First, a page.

Touting a self-funded political campaign, Donald Trump’s speech about building a wall along the U.S.-Mexico border and his dislike for the current state of U.S. foreign policy was met with both shouts of support and demonstrations of protest.
Trump, who spoke at the Electric Park Ballroom in Waterloo on Wednesday, talked about his abstention from “political speak,” which he defined as a “weak” tone. He cited fellow Republican candidates Jeb Bush and Marco Rubio as those who used weak tones. Trump compared his “strong tone” to that of Winston Churchill. He positioned himself as an outsider candidate.
“I was never a politician before; for three months I’ve been a politician,” Trump told a capacity crowd of 1,100 (with more than 100 people listening outside).
After a review of his poll numbers, citing recent CNN polls in swing states such as Florida, Pennsylvania and Ohio, Trump launched into his interpretation of what’s happening with U.S. trade policy, which he characterized as the U.S. “losing to Mexico and China on trade.” He claimed trade imbalances of $45 billion and $450 billion with these countries respectively.
Trump then outlined his plans to build a wall, which he once dubbed as “The Great Wall of Trump,” along the U.S.-Mexico border.
Among the group of some 20 protestors, one held a sign reading: “Deporting 11-12 million undocumented immigrants is inhumane and creates a hole in the economy.”
A crowd member listening to Trump outside the venue yelled to the group of protestors, “Do you pay your taxes?”
Pete Moreno, a Waterloo resident and protestor, said he disagrees with Trump’s “ideology towards Latinos, primarily, among others.” He said that implicit in Trump’s ideology is a goal of “restoring” the U.S., in that he wants to “clean the country up again, leaving only the white race.”
Moreno went on to say: “Mr. Trump, we’re not criminals; we’re not rapists or murderers. We are students, engineers and all kinds of other things.”
Others in the crowd supported Trump. Amber Burress of Aplington, who has voted for Democratic candidates in the past, said she connects with Trump’s plan for a mass deportation.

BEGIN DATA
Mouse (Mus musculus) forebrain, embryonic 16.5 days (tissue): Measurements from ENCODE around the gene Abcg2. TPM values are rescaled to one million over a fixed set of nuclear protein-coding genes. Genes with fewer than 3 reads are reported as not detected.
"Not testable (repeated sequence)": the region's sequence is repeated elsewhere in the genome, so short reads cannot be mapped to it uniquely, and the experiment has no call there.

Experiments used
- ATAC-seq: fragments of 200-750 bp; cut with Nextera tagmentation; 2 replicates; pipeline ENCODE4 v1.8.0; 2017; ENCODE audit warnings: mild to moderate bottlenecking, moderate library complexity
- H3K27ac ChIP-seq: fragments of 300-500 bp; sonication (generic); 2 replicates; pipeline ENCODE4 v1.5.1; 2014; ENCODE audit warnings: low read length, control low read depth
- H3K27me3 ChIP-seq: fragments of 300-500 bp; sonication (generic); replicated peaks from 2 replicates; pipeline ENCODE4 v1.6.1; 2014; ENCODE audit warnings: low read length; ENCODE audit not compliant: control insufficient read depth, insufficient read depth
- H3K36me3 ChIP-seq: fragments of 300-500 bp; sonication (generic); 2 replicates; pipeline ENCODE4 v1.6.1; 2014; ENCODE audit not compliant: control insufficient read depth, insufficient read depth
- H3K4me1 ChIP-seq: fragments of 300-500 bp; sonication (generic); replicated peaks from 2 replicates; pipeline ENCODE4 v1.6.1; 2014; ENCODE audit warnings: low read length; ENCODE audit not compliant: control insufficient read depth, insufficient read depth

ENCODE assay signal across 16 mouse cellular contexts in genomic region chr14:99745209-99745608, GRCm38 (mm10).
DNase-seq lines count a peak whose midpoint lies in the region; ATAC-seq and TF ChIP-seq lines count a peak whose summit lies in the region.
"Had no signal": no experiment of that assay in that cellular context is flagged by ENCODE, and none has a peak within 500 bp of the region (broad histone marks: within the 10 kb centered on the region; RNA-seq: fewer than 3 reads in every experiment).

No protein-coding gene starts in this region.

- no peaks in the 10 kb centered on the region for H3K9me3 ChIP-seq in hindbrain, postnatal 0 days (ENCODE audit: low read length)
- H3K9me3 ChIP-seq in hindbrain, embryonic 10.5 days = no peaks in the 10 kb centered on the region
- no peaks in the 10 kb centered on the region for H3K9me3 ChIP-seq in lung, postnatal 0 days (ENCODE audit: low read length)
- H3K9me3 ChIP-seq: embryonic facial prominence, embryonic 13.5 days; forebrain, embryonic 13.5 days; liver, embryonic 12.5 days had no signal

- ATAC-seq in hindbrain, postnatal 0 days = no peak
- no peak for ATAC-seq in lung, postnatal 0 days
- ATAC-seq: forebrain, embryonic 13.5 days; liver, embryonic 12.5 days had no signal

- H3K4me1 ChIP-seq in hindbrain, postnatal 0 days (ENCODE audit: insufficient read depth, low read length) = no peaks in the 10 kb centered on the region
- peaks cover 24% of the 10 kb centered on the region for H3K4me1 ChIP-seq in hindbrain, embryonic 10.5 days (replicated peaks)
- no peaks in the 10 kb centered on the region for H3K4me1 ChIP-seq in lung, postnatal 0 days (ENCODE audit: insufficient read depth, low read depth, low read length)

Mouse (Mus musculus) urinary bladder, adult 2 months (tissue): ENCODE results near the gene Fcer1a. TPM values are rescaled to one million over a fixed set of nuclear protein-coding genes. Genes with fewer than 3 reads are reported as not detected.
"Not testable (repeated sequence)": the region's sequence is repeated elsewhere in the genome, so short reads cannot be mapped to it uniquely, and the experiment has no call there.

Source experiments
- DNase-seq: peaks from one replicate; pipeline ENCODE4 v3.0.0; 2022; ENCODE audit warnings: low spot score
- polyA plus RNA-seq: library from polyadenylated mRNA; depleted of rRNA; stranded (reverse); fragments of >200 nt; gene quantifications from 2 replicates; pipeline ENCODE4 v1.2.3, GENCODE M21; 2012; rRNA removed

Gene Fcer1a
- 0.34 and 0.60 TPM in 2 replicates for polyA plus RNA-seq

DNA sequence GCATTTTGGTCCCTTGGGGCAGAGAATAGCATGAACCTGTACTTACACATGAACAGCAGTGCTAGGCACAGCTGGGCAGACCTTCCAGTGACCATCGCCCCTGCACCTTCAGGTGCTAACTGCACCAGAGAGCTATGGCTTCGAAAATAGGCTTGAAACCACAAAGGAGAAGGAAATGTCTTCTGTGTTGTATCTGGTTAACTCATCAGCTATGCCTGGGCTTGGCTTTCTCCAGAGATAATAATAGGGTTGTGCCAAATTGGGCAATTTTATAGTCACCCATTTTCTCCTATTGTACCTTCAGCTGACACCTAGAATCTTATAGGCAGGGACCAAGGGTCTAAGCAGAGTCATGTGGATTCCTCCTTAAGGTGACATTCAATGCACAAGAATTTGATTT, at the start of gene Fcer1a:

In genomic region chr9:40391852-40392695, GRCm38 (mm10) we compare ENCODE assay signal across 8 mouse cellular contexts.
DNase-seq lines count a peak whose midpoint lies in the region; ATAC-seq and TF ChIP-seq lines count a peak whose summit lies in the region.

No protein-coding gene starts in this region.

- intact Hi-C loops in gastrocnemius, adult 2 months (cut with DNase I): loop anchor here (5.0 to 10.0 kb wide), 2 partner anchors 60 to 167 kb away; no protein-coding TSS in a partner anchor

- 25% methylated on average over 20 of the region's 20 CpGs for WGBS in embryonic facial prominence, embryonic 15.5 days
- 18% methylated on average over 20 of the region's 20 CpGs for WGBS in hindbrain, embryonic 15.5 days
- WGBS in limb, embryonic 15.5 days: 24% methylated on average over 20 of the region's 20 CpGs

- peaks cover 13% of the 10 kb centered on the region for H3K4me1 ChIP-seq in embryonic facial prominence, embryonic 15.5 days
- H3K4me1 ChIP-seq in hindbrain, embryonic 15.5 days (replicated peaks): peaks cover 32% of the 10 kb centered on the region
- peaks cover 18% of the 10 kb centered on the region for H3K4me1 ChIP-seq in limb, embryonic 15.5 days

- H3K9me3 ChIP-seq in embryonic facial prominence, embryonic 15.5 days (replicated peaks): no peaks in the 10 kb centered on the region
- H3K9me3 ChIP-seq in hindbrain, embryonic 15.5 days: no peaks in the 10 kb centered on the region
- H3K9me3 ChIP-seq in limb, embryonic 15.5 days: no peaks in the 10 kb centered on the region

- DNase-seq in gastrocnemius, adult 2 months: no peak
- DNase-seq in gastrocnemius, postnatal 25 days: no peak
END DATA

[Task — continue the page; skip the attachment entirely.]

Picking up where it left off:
“It’s the tough stance we need,” Burress said. “And I’m not saying that to be racist or to be mean.” She said she wants immigrants to come to the U.S. “the right way.”
Jared Girres, freshman criminology major, does not agree with Trump on any issue, citing predominantly social issues. Girres said he came “for the entertainment.”
“It’s amazing to me that people can actually agree with some of the things he says,” Girres said.
Keith Coburn, of Prairie du Chien, WI, waited outside the venue to listen to Trump. He said he is an independent that initially supported Hillary Clinton but switched to Trump due to his stance on immigration and his tax plan.
Coburn felt Trump didn’t address his tax plan enough.
“We’re lowering [taxes] big league for middle income,” Trump said in his only mention of his tax plan that cuts taxes across all tax brackets.
Trump’s notable silence on climate action sparked additional protest. Five audience members wearing “The Climate Mobilization” shirts held signs and chanted, “mobilize now.” The signs were quickly ripped from their hands, and the Waterloo Police escorted them from the premises.
Peter Clay, one “Climate Mobilization” member, said Trump and other Republicans need to address climate change as an issue, and that the country should rally around the issue with the same enthusiasm as World War II. Some protestors were wearing Rosie the Riveter bandanas to symbolize this.
Trump remained consistent on his stance regarding ISIS, saying that he supports Russia “bombing the hell out of ISIS.” He also criticized the Iran Nuclear Deal, saying that we would have been a better negotiator.
“The Persians are great negotiators … [but] we want our prisoners back,” Trump said, referring to four American prisoners that are being held in Iran.
Trump was confident in his standing recent polls, though his lead has slipped in Iowa polls. It is down to just a five-point lead over candidate Ben Carson, according to a Sept. 29 NBC News/ Wall Street Journal poll.
Waterloo natiive, Dan Gable, spoke at the event with Trump on stage.
“A lot of you here are committed to [Trump] and want to go that way for sure,” Gable said. “But I’m here to get an education and to hope to be able to change paths. I put the wrestling hat on and, even though it represents Trump, I’d like to put this Trump hat on as well.”
Matt Reinert, senior social work major at UNI, said he supports Ben Carson and John Kasich because they are “less polarizing” than Trump.
“I didn’t expect it to be this clear demographically,” Reinert said of those who came to see Trump. “I expected it to be more diverse than this, but it’s all middle-aged white [people].”
“If I get elected president … we are going to be run really smartly,” Trump said. “We’re going to have a country that you’re really proud of.”